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I didn’t honestly don’t, but I think that’s because no one has had to put pressure on me — I’m notorious for having a Jewish “type.” My parents wouldn’t disown me if I wanted to marry a non-Jew, but they have always said that my life will be much easier — for a variety of reasons — if i’m dating, partnered to, married to a Jew.
He’s a Newfoundlander, which is (according to Jessica) “an East Coast Canadian that’s basically Irish.” She’s had one serious Jewish boyfriend (her last relationship), and of all her past partners her parents “disapproved of him the most.” Hannah has had two serious relationships; she dated her high school boyfriend from when she was 13 to when she was just about 18.
Then she was single for the next four years, and now she’s in her second serious relationship with a guy she met in a Judaic Studies seminar on Jewish humor (“of all places”).
My family taught me to value community, to treasure family, and, above all, to always question the norm.
I chose a partner who is logical and studious, kind and sensitive, creative and invested in family, and, above all, able to question the norm.
A quick overview of dating histories, because it will inform the conversation: Molly has had a few serious relationships, one lasting 5 1/2 years, none with Jewish men.
She is currently dating (“alllll the apps,” in her words) and for the first time, she is more explicitly trying to find a Jewish partner.
This results in me getting checked out a lot by yeshiva students, especially when I'm wearing a skirt that covers my knees. He isn't interested in entering the debate, or getting tangled in all the messy rules of identification. When I joined a dating site, my mother kept trying to convince me to switch to JDate. I got the sense from so many people that I had to marry a Jew. Another thought I was too involved in ritual observance. I fell in love with him so smoothly that I couldn't stop to wonder about his religious identity.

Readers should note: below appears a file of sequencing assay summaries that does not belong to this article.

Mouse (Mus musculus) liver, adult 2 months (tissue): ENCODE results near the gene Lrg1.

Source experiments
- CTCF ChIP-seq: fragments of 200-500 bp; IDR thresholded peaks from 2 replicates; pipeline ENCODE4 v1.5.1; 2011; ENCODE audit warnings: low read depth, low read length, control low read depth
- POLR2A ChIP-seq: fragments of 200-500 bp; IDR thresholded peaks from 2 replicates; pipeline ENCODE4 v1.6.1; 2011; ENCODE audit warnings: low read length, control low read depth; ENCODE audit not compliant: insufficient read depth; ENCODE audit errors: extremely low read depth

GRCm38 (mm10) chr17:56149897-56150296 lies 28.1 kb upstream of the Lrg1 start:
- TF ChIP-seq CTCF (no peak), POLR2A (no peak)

I also once got harassed by a bunch of giant, blond guys in a parking lot by the beach. In my bikini, shaking from the cold and from anger, I screamed back at them. I'm getting married in less than a month, to a man everyone assumes is Jewish. When he moved across the country for a job and couldn't celebrate Christmas with his family, he worked through Christmas day instead. I dated about an equal number of Jews and non-Jews, but marriage was always far off, and it implied other things, like the rest of my life, and kids who would require bar and bat mitzvahs. I dated two devout Christians who thought my Judaism was perfect, fascinating, and sexy, and a Jew who agreed. He can't play scales or arpeggios (so it's lucky that I can). But when I think about it, I realize that our relationship feels Jewish to me. They taught me to care deeply about social justice issues, and to be sensitive to other people's needs and situations.
There are always going to be things you have in common and things you don’t — and I think if you had to choose one thing to have in common, Jewishness is a worthwhile/valuable one.
I get that; I’m more into being Jewish now than almost ever because my partner is so enthusiastic about it.
Now, even though I am relatively young, I plan on being a working mom someday, in no rush, blah blah, when Ethan [boyfriend] and I discuss our future, we talk about having all our friends to our apartment for Shabbat, or our wedding, or anything like that — I feel like we envision it the same way because we’re both Jewish. Jessica: Same, but for me it’s more my special brand of — I’m sorry I have to say it — nagging.Tags: Adult Dating, affair dating, sex dating